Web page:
Windows 8 Video Demonstration At Computex 2011

Martin Brinkmann
Jun 4, 2011
Updated • Jun 4, 2011
Video, Windows, Windows 8

The first Windows 8 video, that Microsoft posted on June 2 on YouTube, offered a sneak peek of the touch interface of the upcoming Microsoft operating system. It caused quite the confusion, as many viewers assumed that the operating system would look like that on their desktop PC as well. From what we could gather, there will be a standard desktop interface available as well, with possibilities to switch between the interfaces. We will know more about this when the public Windows 8 beta is released by Microsoft.

The four minute video was welcome, considering that it offered the first live footage of the upcoming Windows 8 operating system. Later that day, a demonstration was held at the Computex 2011 in Taiwan by Mike Angiulo, Microsoft corporate vice president which showcased the new operating system for more than 30 minutes.

While you see more footage of Mike talking on stage, you will see live footage of the operating system as well. Probably more interesting than that are the explanations of Mike.

Mike's words have caused some confusion in Germany, where popular media outlets such as Heise reported that Windows 8 would only support UEFI, a new interface between an operating system and platform firmware, and not BIOS. This would mean that the majority of Windows customers would not be able to upgrade to Windows 8, considering that more than 99% of all users worldwide have a BIOS interface and not UEFI.

What Mike said was actually different from what Heise reported. Windows 8 on ARM hardware requires UEFI. Windows 8 on x86 hardware won't. It will support UEFI and users can make use of it to address hard drives with 3 Terabytes and more. But Windows 8 won't require UEFI on x86 hardware.

Now that we have cleared up the confusion, enjoy the Windows 8 video presentation.

What's your take on what has been shown so far? Let us know in the comments.


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  1. IsmaekRock said on June 6, 2011 at 1:42 am

    What are the name of the song at the beginning and at the end?

  2. ilev said on June 5, 2011 at 9:25 am

    Windows 8 should put away the registry. OSX/Linux/Unix… do just well without it.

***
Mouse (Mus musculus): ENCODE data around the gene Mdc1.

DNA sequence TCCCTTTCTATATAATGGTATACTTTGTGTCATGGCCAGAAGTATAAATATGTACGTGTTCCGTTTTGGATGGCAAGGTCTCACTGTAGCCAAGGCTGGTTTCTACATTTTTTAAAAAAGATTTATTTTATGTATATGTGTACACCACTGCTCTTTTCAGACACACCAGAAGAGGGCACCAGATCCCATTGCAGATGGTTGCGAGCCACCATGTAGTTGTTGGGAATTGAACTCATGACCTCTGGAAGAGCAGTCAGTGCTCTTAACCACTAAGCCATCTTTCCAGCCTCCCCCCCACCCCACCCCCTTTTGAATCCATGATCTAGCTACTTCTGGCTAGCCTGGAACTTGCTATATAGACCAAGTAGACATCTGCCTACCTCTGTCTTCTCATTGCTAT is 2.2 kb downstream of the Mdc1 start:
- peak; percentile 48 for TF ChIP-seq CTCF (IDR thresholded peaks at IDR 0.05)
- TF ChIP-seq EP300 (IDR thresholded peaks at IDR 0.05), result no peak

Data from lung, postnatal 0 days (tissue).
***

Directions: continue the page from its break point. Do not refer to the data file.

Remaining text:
Windows OS should be on a partition of its own, separated from the applications. No application to write/add/change OS files/data except Microsoft’s Windows updates/SP/fixes..

    There should be a firewall between OS partition and applications partition. Application will be granted to access OS for read only. All needed sys/dll… files by applications will be saved in local applications folders (just like Portable applications)….

  3. Mystique said on June 4, 2011 at 9:04 pm

    so far it seems like its all superficial junk nothing is being revealed about the down and dirty nitty-gritty of it… You know the things people actually want from a desktop OS.
    Most people will not be using a touchscreen monitor on their desktop so it’s really irrelevant for desktop users at this point.

    What I’d like to see is a tighter system registry which won’t become fragmented over time, applications should be removed without a trace when uninstalled, this should help prevent system rotting.

    Oh and I have a bone to pick with Microsoft, windows 7 is great but failed to really come off as a smooth cross platform (laptop to desktop) OS, the power saving options need an overhauling as a desktop pc user you must go deep within the settings to push performance from your pc.
    I was becoming increasingly frustrated with my secondary hdd’s powering up and powering down and wondered if it was some sort of hardware issue as I had already changed the power options to “High performance” but it seems it simply wasn’t enough and I neglected to go to the advanced power settings (the little text on the bottom) which revealed an option to “turn off hard disk after:” (which at default was set to 20mins) after setting it to never (as it should be as a desktop user) my hdd’s responsiveness increased, my recordings to the affected hdd’s were snappier and I wasn’t constantly hearing my hdd’s powering up and down.

    As a desktop user I feel this option should NEVER have be on and more to the point set as a default of 20mins.

    After hearing this mans speech about windows 7 evolving with laptops I understand completely that it is a failure on their behalf and a shortcoming that should be recognised when attempting to develop these so called cross platform OS, maybe its time they develop an os for laptops and an os for desktops rather than having an ultimate windows and a premium one which really has very little to differentiate it from each other.

  4. DanTe said on June 4, 2011 at 5:35 pm

    I need to be spending money soon, I see ;)

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